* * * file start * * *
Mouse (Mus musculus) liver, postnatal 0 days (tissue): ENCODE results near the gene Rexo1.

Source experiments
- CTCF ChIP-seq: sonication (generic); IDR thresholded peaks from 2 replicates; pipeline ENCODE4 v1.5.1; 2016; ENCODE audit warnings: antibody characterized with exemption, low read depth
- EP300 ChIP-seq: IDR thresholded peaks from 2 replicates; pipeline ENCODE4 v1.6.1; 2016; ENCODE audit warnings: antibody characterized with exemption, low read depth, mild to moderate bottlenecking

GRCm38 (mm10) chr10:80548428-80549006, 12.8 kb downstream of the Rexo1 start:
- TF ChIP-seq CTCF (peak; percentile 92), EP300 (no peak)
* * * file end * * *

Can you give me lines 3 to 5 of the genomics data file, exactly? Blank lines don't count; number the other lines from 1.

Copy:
- CTCF ChIP-seq: sonication (generic); IDR thresholded peaks from 2 replicates; pipeline ENCODE4 v1.5.1; 2016; ENCODE audit warnings: antibody characterized with exemption, low read depth
- EP300 ChIP-seq: IDR thresholded peaks from 2 replicates; pipeline ENCODE4 v1.6.1; 2016; ENCODE audit warnings: antibody characterized with exemption, low read depth, mild to moderate bottlenecking

GRCm38 (mm10) chr10:80548428-80549006, 12.8 kb downstream of the Rexo1 start: